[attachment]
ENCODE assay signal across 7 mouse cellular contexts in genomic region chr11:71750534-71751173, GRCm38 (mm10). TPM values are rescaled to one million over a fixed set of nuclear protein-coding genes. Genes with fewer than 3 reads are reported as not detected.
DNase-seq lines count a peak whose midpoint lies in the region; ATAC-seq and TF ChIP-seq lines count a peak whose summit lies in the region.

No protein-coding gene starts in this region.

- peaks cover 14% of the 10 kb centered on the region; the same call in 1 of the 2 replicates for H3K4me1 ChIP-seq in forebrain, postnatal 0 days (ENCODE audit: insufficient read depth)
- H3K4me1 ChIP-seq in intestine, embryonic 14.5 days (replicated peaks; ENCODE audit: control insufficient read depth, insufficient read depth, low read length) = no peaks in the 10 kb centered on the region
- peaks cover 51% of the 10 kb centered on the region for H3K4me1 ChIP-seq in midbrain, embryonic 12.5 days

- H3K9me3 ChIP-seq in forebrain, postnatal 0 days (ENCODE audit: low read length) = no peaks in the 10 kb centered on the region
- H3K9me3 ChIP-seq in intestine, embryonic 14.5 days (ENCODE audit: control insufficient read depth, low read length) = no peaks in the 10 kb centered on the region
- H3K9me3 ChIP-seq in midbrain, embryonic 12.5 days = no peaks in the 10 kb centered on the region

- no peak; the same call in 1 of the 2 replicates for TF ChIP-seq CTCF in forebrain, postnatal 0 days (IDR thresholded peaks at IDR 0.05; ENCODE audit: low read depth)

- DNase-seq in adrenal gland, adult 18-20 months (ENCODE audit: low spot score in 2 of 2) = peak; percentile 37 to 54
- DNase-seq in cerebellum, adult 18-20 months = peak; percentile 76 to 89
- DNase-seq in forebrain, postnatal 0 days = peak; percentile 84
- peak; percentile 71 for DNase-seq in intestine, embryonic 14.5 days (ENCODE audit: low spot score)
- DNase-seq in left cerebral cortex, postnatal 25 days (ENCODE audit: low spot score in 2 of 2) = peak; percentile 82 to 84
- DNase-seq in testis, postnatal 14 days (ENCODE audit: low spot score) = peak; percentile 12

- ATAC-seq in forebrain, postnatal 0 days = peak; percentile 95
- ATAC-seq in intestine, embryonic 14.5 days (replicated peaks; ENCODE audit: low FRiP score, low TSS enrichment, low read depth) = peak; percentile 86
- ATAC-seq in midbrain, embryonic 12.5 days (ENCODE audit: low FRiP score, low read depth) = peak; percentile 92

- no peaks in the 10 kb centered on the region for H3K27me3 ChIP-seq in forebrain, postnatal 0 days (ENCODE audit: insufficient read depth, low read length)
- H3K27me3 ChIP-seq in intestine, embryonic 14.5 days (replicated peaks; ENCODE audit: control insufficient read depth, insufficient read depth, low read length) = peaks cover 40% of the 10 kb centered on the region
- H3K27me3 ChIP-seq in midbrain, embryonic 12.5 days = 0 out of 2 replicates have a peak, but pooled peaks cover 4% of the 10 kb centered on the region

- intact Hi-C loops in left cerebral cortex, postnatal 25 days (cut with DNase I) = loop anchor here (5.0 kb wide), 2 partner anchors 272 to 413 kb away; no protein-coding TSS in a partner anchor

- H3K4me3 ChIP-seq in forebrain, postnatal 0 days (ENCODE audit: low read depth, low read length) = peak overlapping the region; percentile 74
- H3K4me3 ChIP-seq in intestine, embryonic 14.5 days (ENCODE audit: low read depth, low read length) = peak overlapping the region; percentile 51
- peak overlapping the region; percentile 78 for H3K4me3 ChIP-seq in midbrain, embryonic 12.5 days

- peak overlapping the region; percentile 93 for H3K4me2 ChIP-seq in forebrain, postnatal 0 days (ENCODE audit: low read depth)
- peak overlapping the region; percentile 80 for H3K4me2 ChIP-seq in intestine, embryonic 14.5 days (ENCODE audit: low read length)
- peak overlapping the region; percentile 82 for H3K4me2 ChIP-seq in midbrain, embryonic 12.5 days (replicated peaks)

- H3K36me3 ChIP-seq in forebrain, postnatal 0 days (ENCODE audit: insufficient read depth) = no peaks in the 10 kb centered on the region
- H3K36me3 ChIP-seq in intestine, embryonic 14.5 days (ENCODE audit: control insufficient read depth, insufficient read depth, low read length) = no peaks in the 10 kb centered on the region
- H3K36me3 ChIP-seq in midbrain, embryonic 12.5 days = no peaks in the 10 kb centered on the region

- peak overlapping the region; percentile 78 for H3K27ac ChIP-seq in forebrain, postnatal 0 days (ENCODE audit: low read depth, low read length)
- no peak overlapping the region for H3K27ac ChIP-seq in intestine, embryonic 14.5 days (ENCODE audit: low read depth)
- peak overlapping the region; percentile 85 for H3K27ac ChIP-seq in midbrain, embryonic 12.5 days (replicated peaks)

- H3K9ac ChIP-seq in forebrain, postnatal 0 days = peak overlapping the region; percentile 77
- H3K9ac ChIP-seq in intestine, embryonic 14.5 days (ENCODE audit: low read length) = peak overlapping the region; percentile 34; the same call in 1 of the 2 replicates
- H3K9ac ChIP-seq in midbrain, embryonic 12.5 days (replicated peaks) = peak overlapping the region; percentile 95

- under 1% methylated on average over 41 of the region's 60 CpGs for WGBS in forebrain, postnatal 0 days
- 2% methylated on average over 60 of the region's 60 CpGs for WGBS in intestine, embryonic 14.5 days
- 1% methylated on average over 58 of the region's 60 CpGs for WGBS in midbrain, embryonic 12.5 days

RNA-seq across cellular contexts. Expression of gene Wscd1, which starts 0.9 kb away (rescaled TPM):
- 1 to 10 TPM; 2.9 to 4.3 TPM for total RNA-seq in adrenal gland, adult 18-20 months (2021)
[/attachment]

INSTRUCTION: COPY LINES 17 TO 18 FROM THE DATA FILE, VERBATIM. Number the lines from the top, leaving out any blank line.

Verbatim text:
- ATAC-seq in forebrain, postnatal 0 days = peak; percentile 95
- ATAC-seq in intestine, embryonic 14.5 days (replicated peaks; ENCODE audit: low FRiP score, low TSS enrichment, low read depth) = peak; percentile 86